Senator Sherrod Brown Calls Supreme Court’s Abortion Decision a ‘Disaster’
ST. CLAIRSVILLE – As U.S. Sen. Sherrod Brown made his way around Eastern Ohio last week, one of the most important issues on his mind was the future of a woman’s right to an abortion.
On June 24, the U.S. Supreme Court issued a decision that overturned the 1973 ruling in the case known as Roe v. Wade that guaranteed women had a constitutional right to abortion. The recent ruling removed that guarantee and cleared the way for states to restrict or ban access to abortion.
“My daughters in their late 30s, early 40s and their children have fewer rights than what my wife or my late mother had,” Brown, D-Ohio, said in response to the ruling when he sat down with The Times Leader on Tuesday. He said this is because “six people on the Supreme Court – unelected people and some of them, how they got on the court was a bit questionable – can make this decision and take these rights away that the women of this country had for 50 years, and that’s just wrong.”
Brown pointed out that Ohio was one state that reacted quickly to the ruling, taking steps to enact a previously approved “heartbeat bill” that had been blocked by a federal court under Roe v. Wade. The legislation outlaws abortion after about six weeks of pregnancy, which is around the time when a fetal heartbeat can first be detected.
“In this state now, a young woman that’s raped … by the time she finds out she’s pregnant it’s too late to get an abortion,” Brown said. “And even if she goes to a doctor to talk to her about that, the doctor has fear now.”
Brown lamented that many women struggle with difficult pregnancies or have potential problems with the birth of their child, saying that doctors are going to be more and more reluctant to take care of them in those situations.
“So it’s just a disaster all the way around,” Brown noted.
Brown said the Biden Administration can “make some allowances” to reduce the impact of the Supreme Court’s decision. He mentioned that services may be available on military bases and that medications such as the “morning after pill” could still be available via the mail in states where sales are banned.
Brown believes, however, that the right to abortion needs to be guaranteed by law.
“I am convinced that if the Democrats win the House – keep the House – and we pick up two Senators, we’ll codify Roe v. Wade next year,” he said. “That’s really the plan.”
But while the topic of abortion is making headlines every day, it was not the only subject on Brown’s mind. He also had thoughts to share about high fuel prices, future resource development and learning about the region’s needs directly from the people who live here.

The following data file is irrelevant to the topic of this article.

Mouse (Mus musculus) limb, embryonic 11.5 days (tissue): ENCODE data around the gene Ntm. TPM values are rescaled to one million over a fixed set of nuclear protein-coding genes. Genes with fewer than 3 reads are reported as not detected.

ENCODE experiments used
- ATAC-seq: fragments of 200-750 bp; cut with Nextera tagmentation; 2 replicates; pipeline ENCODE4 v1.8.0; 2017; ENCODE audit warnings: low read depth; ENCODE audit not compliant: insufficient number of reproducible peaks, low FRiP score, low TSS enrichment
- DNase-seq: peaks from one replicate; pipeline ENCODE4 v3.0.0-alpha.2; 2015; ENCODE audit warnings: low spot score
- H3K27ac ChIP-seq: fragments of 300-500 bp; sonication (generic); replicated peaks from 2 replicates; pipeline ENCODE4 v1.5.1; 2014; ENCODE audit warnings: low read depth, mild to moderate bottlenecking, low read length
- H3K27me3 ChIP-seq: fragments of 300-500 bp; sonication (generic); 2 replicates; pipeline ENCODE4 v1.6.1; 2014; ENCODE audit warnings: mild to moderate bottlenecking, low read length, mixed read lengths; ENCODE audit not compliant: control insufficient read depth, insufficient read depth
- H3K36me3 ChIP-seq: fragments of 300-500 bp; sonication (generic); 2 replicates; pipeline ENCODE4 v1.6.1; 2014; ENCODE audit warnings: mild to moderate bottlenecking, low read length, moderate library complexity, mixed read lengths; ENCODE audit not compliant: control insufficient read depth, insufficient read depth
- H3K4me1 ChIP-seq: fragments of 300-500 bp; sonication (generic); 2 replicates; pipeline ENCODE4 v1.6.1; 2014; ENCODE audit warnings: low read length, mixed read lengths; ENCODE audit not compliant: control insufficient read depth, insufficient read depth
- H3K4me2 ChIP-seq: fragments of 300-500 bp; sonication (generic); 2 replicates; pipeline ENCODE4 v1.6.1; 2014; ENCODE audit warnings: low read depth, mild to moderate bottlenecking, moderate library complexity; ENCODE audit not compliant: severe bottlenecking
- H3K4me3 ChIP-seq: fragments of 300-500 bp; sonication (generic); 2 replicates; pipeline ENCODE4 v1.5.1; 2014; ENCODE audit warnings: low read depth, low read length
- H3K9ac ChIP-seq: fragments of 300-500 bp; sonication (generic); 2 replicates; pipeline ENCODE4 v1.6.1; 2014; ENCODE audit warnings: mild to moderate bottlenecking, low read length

When asked to respond to criticisms of the Biden Administration regarding high fuel prices, Brown said the issue is not one that is exclusive to America.
“Prices have gone up worldwide on oil – they are higher in other countries than here. … Part of this is the oil companies alway, always, always use a national crisis as an excuse to raise prices way beyond what they need to do,” he said. “So, one of the things we should do is an excess profits tax on the oil industry, the big oil companies, and that money should be rebated to customers.
“Clearly, the big oil companies are making bigger and bigger profits. … Exec compensation is through the ceiling, tens of millions of dollars in some cases and millions always for their top executives,” he continued. “The country’s suffering still from what the pandemic brought, so it’s particularly important to do that” excess profits tax.
Regarding the impact of regulations on future resource development, Brown does not think they are having much of an impact.
“Some big energy giants have capped their wells to drive prices up,” he said, noting that prices would go down if production were to increase.
He also said that despite the fact that Ohio has the largest solar energy manufacturer in North America located in Toledo, there is more the state can do to promote and employ green energy.
Brown also acknowledged that Eastern Ohio does not get the attention it deserves from lawmakers in Columbus.
“State government doesn’t care about rural Ohio,” he said.
At the federal level, he said, lawmakers must remain in touch with their constituents if they are to make a difference at the local level.
“A big part of it is showing up and getting elected officials to come here and listen, then take those ideas and do something with them,” he said, noting that roundtable sessions with local leaders help him learn about the needs of the region.
Among the needs he heard about last week were “funding, funding, funding” and the ability to find qualified workers. He also expressed hope that federal infrastructure funding might be able to meet some of the transportation needs of the area.